Regular waves

The wave kinematics of regular waves in Ashes are computed used linear theory, also called Airy wave theory. In this theory, the water is considered inviscid, incompressible and irrotational. By assuming that water is inviscid, incompressible and irrotational, the water can then be described by a velocity potential as follows (see Faltinsen (1990)):

$$\Phi = \frac{gA}{\omega}\frac{\cosh\left[k(z+h)\right]}{\cosh(kh)}\cos(\omega t -k_xx-k_yy)$$

$$x, y, z$$
are spatial coordinates in a Cartesian reference system [m]
is the time coordinate [s]
is the wave amplitude [m]
is the acceleration due to gravity [m.s-2]
is the wave circular frequency, [rd.s-1]
is the magnitude of the wave number vector [rd.m-1]
is the water depth (for a flat bottom) [m]
are the horizontal components of the wave number vector [rd.m-1]

Note: it is common to use the wave height 
and the wave period 
when describing a regular wave.

The wave number 
and the wave frequency 
are linked through the linear dispersion relationship
$$\omega^2=gk\cdot tanh(kh)$$

The wave elevation is then given by
$$\zeta = A\cdot cos(\omega t - k_xx - k_yy)$$

The water particle velocity in the x, y and z direction are respectively
$$u=\frac{\partial \Phi}{\partial x}$$

$$v=\frac{\partial \Phi}{\partial y}$$
$$w=\frac{\partial \Psi}{\partial z}$$

The water particle accelerations are the time derivatives of the water particle velocities.

The figure below illustrates the geometrical definitions of the wave:

1 Deep water approximation

It is common to distinguish between Deep or Infinite water and Finite water depending on the wave characteristics and water depth. In deep waters, it is assumed that the sea bed does not affect the wave kinematics. By defining the wave length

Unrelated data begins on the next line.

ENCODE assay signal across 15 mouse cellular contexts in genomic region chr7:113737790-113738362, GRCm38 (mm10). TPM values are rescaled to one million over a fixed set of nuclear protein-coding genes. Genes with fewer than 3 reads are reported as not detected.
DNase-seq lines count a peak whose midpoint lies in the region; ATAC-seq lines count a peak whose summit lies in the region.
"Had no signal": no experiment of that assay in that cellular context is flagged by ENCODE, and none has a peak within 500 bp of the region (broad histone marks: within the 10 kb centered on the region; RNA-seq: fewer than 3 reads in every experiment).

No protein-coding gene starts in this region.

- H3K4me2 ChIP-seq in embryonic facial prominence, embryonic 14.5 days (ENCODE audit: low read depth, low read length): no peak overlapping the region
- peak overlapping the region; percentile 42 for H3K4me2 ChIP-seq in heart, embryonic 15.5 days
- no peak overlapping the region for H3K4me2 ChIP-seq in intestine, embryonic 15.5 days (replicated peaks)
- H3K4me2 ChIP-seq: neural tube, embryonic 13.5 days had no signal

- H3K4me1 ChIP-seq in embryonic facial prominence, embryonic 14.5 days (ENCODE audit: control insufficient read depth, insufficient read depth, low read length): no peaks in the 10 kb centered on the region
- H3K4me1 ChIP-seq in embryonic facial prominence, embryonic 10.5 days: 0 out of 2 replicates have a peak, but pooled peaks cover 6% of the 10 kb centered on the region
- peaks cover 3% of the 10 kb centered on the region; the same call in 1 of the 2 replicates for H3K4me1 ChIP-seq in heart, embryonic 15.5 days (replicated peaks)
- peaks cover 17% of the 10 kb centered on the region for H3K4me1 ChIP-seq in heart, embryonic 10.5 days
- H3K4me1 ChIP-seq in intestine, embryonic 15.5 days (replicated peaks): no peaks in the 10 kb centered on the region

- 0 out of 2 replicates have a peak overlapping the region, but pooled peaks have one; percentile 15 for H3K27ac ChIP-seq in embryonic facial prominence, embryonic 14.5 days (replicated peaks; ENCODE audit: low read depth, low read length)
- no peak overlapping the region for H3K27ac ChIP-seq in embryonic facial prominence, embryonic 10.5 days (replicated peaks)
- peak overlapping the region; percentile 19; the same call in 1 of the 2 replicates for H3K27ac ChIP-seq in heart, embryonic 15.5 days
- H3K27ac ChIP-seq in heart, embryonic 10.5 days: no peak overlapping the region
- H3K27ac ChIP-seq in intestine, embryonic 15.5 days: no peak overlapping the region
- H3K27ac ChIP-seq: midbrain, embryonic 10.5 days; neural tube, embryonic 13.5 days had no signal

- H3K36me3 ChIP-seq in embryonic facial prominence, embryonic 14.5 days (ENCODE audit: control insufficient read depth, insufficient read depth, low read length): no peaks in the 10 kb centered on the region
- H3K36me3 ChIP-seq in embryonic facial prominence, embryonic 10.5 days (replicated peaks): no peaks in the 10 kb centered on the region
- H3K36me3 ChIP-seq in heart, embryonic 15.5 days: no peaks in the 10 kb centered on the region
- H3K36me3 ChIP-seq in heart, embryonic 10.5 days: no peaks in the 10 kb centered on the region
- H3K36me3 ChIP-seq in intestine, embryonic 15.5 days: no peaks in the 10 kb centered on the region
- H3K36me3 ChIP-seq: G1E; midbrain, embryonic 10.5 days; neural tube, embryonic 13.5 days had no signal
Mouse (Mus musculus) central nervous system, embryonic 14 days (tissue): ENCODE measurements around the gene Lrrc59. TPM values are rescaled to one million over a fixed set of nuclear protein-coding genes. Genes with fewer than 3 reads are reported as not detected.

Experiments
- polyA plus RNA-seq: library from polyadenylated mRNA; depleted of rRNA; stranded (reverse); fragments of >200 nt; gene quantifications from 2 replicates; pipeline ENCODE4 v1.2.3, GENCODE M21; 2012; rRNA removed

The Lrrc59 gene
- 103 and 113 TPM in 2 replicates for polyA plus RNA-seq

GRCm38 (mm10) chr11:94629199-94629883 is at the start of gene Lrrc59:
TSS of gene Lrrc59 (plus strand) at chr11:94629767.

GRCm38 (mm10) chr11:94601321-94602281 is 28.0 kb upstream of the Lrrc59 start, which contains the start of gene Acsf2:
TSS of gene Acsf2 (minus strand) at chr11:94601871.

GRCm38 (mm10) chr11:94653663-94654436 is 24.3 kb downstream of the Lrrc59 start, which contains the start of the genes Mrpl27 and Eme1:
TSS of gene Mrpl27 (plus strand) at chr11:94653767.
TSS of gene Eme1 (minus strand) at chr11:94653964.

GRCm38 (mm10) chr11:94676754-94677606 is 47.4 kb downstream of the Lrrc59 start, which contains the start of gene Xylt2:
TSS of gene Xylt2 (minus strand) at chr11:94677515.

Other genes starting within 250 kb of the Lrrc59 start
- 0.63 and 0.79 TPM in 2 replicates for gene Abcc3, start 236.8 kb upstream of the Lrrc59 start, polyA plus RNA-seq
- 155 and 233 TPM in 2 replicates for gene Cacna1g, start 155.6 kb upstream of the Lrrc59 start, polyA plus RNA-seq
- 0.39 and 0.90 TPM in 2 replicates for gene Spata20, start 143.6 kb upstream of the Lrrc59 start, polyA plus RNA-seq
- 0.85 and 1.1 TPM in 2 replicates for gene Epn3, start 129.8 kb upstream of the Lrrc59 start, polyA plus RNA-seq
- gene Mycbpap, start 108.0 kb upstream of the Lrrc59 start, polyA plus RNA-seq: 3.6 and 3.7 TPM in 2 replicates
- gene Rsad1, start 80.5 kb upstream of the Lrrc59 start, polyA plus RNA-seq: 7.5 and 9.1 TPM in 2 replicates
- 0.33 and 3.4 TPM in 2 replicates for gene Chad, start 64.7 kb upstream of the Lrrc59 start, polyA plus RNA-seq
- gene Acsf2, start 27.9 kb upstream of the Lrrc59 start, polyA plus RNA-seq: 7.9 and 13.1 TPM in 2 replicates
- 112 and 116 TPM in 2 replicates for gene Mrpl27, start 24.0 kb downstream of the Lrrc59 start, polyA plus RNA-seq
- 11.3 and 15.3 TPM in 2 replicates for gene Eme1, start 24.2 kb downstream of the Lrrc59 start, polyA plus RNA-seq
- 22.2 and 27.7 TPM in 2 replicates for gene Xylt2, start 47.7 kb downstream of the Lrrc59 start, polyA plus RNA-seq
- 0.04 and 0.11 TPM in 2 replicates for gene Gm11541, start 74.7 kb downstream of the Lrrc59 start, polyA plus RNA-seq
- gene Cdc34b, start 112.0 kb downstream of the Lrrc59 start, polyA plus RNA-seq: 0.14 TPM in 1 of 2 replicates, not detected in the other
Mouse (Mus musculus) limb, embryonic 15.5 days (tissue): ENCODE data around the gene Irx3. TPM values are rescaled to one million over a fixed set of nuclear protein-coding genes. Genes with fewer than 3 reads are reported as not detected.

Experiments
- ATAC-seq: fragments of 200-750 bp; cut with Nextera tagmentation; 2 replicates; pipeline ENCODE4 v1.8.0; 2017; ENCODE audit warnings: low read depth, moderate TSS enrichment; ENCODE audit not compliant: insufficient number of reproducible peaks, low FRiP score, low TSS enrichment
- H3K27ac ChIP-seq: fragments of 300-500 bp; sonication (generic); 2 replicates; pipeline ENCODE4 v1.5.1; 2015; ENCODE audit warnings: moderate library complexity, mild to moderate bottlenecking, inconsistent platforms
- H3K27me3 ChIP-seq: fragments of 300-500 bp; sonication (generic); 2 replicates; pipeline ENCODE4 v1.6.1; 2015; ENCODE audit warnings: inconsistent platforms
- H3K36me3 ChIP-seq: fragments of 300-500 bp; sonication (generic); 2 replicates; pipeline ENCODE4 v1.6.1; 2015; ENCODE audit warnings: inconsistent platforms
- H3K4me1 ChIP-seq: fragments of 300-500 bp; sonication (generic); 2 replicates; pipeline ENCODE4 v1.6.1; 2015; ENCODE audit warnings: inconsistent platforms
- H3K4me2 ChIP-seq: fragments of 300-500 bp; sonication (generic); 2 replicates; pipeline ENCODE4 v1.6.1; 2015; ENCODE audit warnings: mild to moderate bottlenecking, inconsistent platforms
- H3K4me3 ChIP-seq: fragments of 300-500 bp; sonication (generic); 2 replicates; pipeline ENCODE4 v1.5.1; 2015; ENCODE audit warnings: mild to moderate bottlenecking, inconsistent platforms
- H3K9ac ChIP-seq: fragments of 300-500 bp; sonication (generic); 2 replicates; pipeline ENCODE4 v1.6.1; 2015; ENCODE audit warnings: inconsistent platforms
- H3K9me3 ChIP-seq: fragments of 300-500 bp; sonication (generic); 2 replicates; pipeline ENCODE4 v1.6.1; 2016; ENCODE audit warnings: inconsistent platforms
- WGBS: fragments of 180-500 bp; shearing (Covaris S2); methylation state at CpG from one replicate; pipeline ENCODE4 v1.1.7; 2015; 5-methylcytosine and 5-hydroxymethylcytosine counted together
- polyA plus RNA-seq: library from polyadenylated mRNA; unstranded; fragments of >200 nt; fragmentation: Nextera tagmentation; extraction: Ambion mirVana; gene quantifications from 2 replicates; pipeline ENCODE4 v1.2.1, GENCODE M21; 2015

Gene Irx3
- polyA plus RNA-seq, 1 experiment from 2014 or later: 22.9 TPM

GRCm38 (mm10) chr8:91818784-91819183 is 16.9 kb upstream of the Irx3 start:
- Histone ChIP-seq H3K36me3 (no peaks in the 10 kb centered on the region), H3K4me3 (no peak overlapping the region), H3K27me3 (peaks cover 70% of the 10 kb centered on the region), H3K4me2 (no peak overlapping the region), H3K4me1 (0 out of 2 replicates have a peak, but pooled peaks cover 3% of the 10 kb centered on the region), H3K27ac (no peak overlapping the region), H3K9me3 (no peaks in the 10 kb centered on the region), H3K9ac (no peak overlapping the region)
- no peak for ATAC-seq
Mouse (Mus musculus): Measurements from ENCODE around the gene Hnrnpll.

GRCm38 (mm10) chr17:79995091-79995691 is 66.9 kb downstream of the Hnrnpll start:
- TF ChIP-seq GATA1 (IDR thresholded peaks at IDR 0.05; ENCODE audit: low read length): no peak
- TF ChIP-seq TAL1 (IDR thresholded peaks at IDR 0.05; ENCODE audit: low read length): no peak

$$\lambda = 2\pi/k$$
, deep water is assumed when 
. Under these conditions, the approximation 
$$kh\gg 1$$
is made. The expression for the velocity potential then becomes
$$\Phi=\frac{gA}{\omega}e^{kz}\cos(\omega t -k_xx-k_yy)$$

and the dispersion relationship becomes

In Ashes, the parameter Depth approximation in the Sea part enables you to select whether deep water waves kinematics are computed based on this approximation or based on the finite water equations.

2 Regular wave characteristics

When modeling regular waves, It is common to give as input the wave height 
, the wave period 
and the water depth 
. Several characteristics of the linear wave can be derived from these input, and are available in the Information pane of the Regular wave part. The following section shows how these characteristics are derived:

The wave length is 
$$\lambda = 2\pi/k$$
The wave number is obtained by solving the dispersion relationship 
$$\omega^2=gk\cdot tanh(kh)$$
The circular frequency is 
$$\omega = 2\pi/T$$
The wave steepness is 
The critical wave height 
corresponds to the theoretical maximum height that a wave can have before it breaks. For deep water, 
$$H_c = \lambda/7$$
and for finite water 
$$H_c = 0.78h$$
The wave (phase) velocity is 
The wave group velocity is 
$$c_g= \frac{c}{2}\left(1+\frac{2kh}{\sinh(2kh)}\right)$$